University of Minnesota

Maize plastid genome BamHI 14 fragment has conserved intron-containing open reading frame

--Jaakko Kangasjarvi, Dennis E. Mathews and Burle G. Gengenbach

In previous studies (MNL 63:105, 1989) we have found that the plastid transcript accumulation pattern differs between chloroplasts and amyloplasts. A 2.4 kb transcript from the plastid BamHI 14 fragment accumulated progressively during endosperm development and was more abundant in older endosperm than in leaf total RNA. No known genes have been identified on maize BamHI 14, but the corresponding region of three other species has conserved intron-containing open reading frames (ORF170 in rice). No function is known or has been proposed for the hypothetical protein. Our subsequent PCR analysis (MNL 64:102, 1990) suggested the presence and expression of a similar intron-containing open reading frame in the maize plastid genome, located between psaA and rps4. We have now sequenced the maize plastid genome BamHI 14 fragment and the cDNA of the fully spliced putative ORF to verify the existence of the similar ORF in maize and to establish the splicing sites. We also determined its pattern of expression by PCR amplification of total and polysomal RNA isolated from various tissues and endosperm developmental stages.

BamHI 14 fragment was subcloned from a cosmid clone. Mature ORF170 was cloned with PCR from reverse transcribed leaf total RNA using ORF170 specific primers. Both were sequenced using the dideoxy procedure. Total RNA was isolated from 7 d old shoots and roots, 8-12 DAP endosperm and developing leaves. Polysomes were isolated from developing endosperm, roots and seedling leaves. All the RNAs were treated with RNase-free DNase. cDNA was synthesized using random primers and amplified with PCR. Cloned BamHI 14 fragment and mature ORF170 were used as specific controls for the full length transcript and fully spliced transcript, respectively.

The nucleotide sequence of maize plastid BamHI 14 fragment (3.1 kb) revealed the expected open reading frame containing three exons and two introns, as found in other species where the homologous region has been sequenced. 5' and 3' ends of the introns contained splicing sequences conserved in plastids and the cDNA verified the expected splicing sites. As in other species, maize exons I and II start with ATG and have an in-frame stop codon inside the introns.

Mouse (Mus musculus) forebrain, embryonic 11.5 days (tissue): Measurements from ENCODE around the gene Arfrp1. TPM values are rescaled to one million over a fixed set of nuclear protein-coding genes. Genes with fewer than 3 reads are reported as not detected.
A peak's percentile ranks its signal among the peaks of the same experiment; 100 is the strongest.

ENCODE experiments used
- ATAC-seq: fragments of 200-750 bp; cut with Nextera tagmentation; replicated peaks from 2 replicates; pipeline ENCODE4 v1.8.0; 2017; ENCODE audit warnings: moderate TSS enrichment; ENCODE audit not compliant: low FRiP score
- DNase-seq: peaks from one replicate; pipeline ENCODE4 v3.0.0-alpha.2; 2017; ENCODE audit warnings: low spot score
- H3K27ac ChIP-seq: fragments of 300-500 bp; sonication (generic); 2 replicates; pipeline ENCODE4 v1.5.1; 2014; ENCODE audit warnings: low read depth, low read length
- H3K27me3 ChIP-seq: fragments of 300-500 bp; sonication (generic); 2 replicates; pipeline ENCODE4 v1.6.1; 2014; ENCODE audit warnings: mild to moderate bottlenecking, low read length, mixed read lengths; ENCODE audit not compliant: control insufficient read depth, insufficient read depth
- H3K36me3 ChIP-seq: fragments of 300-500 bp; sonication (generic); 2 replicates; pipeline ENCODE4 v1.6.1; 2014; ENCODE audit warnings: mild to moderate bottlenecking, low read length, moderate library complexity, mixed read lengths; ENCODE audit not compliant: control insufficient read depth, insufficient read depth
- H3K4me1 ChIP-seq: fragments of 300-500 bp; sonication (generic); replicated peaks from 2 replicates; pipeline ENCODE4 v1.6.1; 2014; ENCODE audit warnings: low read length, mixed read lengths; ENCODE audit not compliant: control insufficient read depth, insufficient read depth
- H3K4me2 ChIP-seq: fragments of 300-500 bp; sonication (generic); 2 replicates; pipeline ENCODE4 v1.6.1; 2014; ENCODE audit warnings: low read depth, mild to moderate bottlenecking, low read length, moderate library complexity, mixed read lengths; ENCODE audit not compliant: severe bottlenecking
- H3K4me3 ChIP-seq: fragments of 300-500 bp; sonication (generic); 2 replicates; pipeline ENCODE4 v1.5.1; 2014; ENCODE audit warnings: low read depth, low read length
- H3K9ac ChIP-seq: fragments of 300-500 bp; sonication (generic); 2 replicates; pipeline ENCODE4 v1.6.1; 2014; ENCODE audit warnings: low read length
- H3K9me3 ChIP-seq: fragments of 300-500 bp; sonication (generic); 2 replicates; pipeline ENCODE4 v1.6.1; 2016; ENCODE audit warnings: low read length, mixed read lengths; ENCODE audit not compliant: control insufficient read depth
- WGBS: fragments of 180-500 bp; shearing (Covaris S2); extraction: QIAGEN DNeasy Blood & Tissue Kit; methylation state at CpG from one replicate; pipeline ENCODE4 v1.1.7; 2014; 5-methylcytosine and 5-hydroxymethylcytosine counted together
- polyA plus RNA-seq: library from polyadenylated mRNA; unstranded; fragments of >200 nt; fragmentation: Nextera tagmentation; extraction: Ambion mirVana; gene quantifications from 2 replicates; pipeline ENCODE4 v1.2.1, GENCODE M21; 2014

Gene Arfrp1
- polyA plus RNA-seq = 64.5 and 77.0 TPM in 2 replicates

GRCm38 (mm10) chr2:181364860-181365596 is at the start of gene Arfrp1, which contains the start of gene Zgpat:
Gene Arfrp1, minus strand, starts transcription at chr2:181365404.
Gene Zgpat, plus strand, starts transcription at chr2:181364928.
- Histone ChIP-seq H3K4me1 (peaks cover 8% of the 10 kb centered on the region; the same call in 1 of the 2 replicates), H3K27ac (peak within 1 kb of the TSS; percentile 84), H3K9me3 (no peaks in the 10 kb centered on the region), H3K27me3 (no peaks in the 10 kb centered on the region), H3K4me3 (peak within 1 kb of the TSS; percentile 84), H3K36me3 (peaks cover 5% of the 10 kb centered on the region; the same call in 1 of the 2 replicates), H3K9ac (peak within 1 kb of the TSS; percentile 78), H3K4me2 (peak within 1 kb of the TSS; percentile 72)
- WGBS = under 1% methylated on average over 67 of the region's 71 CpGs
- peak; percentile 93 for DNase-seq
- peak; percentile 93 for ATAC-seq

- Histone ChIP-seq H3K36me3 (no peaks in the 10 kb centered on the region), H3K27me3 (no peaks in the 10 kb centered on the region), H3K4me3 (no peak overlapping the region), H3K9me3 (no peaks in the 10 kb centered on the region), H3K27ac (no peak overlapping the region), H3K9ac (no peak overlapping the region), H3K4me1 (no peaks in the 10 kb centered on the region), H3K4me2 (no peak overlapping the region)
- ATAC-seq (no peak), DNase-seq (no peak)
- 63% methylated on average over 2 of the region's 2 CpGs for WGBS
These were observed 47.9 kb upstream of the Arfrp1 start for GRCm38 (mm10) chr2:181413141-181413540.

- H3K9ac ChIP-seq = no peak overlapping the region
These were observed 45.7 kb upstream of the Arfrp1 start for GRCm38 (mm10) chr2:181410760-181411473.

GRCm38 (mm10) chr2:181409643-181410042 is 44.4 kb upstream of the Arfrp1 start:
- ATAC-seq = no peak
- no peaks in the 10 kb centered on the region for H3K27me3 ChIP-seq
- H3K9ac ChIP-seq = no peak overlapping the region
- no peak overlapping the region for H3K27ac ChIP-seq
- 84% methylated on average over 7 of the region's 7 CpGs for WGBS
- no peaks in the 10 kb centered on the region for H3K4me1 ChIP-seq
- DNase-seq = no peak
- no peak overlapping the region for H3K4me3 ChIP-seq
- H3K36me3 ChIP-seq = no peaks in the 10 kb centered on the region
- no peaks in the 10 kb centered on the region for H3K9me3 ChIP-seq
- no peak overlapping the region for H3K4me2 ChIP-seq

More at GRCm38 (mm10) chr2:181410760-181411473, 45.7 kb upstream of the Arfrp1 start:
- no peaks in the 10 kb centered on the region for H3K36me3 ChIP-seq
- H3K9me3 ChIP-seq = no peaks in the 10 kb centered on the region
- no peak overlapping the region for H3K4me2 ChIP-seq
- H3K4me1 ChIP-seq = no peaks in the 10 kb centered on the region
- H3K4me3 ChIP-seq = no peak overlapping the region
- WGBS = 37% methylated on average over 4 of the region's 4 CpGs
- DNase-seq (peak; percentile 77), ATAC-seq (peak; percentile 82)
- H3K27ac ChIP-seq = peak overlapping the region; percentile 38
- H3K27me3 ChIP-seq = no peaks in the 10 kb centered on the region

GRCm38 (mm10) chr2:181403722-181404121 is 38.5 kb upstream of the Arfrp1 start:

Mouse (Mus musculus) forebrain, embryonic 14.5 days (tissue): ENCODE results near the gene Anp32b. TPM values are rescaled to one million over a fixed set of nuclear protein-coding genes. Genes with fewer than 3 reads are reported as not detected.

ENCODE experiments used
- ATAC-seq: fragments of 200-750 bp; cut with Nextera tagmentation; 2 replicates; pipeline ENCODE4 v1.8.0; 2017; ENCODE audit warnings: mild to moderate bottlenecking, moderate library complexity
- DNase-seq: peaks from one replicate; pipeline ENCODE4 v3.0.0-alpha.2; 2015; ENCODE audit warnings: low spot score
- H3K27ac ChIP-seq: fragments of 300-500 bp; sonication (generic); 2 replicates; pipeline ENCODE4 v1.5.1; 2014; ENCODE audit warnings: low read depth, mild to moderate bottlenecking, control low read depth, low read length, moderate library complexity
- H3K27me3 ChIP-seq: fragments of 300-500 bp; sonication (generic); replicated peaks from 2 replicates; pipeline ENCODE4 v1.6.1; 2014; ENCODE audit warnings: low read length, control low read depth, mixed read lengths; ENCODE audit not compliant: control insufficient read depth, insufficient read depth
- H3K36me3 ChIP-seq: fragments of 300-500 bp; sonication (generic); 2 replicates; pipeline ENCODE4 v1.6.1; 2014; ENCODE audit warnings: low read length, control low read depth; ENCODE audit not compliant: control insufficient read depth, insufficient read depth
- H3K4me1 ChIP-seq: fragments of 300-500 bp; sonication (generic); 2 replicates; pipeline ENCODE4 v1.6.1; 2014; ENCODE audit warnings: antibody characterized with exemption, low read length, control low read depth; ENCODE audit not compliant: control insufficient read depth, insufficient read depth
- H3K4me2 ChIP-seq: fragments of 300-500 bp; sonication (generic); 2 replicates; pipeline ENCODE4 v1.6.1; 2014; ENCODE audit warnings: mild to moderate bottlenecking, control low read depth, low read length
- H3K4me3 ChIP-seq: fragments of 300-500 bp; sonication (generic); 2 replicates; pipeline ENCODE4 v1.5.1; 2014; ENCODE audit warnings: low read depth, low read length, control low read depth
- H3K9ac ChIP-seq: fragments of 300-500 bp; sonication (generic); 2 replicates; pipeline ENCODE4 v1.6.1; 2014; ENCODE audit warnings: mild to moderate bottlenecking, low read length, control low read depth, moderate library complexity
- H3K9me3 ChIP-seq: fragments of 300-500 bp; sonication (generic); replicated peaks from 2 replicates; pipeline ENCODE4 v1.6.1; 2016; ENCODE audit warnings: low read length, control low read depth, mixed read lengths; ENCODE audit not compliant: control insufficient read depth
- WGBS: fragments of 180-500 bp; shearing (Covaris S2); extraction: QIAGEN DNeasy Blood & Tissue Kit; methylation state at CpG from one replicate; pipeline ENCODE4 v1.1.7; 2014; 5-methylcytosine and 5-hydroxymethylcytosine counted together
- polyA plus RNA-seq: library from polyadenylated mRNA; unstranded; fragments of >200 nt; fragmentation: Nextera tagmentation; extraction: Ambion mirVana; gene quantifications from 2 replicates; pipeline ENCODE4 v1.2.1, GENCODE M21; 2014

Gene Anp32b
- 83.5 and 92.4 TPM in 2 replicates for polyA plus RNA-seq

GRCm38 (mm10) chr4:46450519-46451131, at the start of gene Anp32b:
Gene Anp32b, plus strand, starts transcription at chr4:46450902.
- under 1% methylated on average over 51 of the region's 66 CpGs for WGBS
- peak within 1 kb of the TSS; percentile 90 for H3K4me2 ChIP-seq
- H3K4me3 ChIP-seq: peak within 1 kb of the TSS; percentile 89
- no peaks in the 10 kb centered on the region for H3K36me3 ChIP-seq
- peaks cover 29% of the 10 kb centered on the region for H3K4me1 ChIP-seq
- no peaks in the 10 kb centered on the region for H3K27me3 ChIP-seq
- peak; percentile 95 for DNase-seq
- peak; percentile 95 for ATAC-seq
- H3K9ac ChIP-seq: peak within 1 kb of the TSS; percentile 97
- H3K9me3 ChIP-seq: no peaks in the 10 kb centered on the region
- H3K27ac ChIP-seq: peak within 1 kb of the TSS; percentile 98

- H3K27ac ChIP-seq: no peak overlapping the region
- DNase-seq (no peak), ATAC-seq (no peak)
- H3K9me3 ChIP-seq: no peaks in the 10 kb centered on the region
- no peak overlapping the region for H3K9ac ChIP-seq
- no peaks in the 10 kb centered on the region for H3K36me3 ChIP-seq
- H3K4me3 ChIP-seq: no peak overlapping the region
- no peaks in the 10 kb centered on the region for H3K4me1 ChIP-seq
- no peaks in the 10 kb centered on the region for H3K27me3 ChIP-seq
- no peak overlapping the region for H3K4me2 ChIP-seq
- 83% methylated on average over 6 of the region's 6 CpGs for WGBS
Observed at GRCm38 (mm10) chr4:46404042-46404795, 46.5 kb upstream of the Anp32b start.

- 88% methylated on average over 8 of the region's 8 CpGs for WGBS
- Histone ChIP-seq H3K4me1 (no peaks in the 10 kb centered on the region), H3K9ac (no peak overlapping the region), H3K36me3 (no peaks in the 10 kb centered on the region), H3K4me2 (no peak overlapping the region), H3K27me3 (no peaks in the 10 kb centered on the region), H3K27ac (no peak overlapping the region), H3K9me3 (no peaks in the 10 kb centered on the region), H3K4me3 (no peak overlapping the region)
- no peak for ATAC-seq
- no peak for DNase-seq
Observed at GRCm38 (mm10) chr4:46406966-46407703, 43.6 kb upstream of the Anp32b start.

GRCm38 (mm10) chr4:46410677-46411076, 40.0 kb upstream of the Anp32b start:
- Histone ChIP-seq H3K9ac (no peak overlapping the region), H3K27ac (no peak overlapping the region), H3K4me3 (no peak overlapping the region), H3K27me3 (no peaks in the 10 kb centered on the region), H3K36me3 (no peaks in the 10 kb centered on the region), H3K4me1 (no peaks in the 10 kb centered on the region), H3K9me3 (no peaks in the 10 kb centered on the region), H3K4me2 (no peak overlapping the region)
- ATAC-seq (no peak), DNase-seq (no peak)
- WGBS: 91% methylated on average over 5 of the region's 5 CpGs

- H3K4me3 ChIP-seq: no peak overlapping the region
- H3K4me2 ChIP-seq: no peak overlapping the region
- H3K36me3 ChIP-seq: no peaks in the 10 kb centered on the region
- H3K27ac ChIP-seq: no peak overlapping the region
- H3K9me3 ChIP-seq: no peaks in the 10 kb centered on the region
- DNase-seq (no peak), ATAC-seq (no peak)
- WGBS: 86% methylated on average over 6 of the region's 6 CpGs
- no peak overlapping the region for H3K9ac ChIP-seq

ORF170 is expressed in maize chloroplasts and amyloplasts, but the developmental processing of the full length transcript is different in these two plastid types. The fully processed transcript was present at the early stages of endosperm development during the time of differentiation of proplastids to amyloplasts. When RNA from 8-12 DAP endosperm was used in the cDNA synthesis, there was a proportional increase in the amount of unspliced transcript (1.9 kb) compared to mature message at older stages; the abundance of the intermediate processing product (1.2 kb, one intron removed) decreased. The decrease in the abundance of the partially processed form and the accumulation of the unspliced form coincided with differentiation and the onset of starch accumulation. Transcription of ORF170 continued through development of endosperm at least up to 16 DAP and the regulation of expression appeared to be at the level of transcript processing as has been suggested for plastid intron-containing genes. In contrast to endosperm, the completely processed transcript (0.45 kb) was the most abundant amplified product for root, old and young leaf and seedling RNA of maize. The splicing pattern of ORF170 transcripts did not change in subsequently older leaves and two intermediate processing products were observed which was different from the pattern found in endosperm.

Total polysomal RNA from various tissues contained transcripts from the BamHI 14 region. Only the mature transcript was detected in roots, shoots and 8 DAP endosperm. Polysomal RNA from 10 DAP endosperm contained the unspliced transcript and at 13 DAP both were present. The intermediate processing product was not detectable in any of the polysome samples. The presence of the transcripts from the BamHI 14 fragment in polysomal RNA suggests that the gene is being translated in all the tissues and endosperm developmental stages studied. In leaves, roots and 8 DAP endosperm this was as expected, because the mature transcript was most abundant in the total RNA. The association of the unspliced transcript with polysomes at 10 and 13 DAP is surprising; however exons 1 and 2 are open reading frames and thus could be translated separately. This possibility is under study. We are currently making antibodies against the ORF170 protein expressed from the cloned cDNA in E. coli to determine whether a corresponding protein is actually synthesized in plastids.

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